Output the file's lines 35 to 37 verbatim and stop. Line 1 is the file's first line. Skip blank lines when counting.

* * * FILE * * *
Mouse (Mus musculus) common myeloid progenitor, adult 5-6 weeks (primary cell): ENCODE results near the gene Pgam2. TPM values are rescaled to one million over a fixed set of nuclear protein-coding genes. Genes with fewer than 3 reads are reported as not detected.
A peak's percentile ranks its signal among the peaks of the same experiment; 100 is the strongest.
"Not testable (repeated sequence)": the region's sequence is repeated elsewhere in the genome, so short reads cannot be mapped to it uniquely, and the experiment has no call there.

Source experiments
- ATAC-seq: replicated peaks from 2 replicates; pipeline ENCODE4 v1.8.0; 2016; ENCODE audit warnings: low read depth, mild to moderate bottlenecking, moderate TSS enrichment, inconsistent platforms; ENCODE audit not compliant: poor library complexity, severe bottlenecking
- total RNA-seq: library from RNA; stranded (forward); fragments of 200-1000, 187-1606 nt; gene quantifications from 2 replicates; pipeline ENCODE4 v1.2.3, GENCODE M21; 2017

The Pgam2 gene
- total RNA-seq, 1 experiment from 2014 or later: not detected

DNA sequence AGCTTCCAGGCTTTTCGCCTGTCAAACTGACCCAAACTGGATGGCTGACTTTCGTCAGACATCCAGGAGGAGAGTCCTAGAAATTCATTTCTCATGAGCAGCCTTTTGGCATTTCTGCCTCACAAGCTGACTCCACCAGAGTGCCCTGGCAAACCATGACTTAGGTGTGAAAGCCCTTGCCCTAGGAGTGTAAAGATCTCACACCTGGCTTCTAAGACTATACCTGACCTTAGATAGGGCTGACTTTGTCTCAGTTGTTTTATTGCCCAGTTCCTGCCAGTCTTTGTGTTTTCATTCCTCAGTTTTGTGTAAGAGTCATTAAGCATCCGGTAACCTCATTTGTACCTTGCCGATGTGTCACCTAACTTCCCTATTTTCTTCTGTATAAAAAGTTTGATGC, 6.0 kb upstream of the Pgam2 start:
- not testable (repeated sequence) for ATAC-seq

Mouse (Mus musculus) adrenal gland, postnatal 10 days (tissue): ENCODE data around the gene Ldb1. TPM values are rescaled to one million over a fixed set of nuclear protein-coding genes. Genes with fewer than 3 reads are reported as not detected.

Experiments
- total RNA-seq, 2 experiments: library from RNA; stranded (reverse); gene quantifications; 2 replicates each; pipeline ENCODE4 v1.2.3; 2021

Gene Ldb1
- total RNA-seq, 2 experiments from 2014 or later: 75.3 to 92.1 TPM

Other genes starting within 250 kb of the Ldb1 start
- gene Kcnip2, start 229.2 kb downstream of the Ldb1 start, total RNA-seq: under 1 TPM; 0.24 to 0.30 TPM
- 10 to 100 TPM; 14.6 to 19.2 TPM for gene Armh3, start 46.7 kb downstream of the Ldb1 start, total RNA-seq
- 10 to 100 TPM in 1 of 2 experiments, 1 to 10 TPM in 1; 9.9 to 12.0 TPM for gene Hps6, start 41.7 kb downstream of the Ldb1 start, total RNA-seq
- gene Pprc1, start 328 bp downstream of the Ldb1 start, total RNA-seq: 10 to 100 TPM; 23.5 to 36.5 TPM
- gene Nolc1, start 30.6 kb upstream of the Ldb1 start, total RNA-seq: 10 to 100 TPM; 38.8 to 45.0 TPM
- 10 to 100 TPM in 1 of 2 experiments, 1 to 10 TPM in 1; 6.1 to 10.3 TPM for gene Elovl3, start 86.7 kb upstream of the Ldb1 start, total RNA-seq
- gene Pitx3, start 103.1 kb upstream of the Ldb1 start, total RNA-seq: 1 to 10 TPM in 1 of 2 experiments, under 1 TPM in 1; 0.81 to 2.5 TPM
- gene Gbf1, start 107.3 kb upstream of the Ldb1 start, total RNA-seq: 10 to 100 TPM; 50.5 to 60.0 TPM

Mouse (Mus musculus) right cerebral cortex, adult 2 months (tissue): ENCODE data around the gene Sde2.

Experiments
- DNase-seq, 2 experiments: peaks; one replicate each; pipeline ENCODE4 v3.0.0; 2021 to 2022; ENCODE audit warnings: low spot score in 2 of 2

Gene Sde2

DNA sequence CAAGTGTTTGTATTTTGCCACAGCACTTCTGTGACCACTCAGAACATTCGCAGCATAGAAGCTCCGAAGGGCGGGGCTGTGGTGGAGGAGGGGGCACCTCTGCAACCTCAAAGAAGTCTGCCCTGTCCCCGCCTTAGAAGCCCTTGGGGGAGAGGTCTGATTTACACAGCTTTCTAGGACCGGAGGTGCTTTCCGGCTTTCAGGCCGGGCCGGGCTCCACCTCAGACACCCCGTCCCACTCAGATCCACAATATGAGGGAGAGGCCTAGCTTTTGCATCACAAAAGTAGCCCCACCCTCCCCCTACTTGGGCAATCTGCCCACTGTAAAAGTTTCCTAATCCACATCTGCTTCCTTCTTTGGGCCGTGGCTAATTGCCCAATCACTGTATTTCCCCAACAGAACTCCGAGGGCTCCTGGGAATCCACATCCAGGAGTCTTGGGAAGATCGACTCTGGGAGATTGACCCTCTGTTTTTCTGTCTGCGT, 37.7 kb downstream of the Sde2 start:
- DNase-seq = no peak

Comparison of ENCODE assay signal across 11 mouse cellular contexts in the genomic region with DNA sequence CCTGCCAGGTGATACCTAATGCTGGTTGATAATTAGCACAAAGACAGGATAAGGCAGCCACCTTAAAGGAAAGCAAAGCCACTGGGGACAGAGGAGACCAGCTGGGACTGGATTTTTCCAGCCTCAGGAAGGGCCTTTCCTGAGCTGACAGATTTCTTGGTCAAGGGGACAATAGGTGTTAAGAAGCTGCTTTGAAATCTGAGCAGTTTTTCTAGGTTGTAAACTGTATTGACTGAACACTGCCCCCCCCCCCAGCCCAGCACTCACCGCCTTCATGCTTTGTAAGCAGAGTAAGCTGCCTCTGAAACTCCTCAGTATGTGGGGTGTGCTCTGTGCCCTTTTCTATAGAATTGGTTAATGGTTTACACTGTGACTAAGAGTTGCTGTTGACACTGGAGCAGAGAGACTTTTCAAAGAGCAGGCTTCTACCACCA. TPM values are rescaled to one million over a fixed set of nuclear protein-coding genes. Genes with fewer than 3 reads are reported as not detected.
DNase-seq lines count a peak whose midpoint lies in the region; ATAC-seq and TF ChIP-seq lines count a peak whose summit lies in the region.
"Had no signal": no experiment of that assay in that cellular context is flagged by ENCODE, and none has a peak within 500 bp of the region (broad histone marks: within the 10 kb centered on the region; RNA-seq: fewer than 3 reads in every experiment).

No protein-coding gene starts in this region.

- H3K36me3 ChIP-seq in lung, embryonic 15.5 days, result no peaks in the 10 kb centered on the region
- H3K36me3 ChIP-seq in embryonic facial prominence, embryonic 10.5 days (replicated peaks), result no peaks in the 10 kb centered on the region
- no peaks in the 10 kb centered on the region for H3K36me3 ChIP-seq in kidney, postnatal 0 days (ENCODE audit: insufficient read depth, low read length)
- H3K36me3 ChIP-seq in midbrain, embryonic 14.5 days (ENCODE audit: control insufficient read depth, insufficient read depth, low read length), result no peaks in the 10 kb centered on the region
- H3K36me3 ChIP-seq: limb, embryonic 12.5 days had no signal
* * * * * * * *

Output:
- H3K36me3 ChIP-seq in lung, embryonic 15.5 days, result no peaks in the 10 kb centered on the region
- H3K36me3 ChIP-seq in embryonic facial prominence, embryonic 10.5 days (replicated peaks), result no peaks in the 10 kb centered on the region
- no peaks in the 10 kb centered on the region for H3K36me3 ChIP-seq in kidney, postnatal 0 days (ENCODE audit: insufficient read depth, low read length)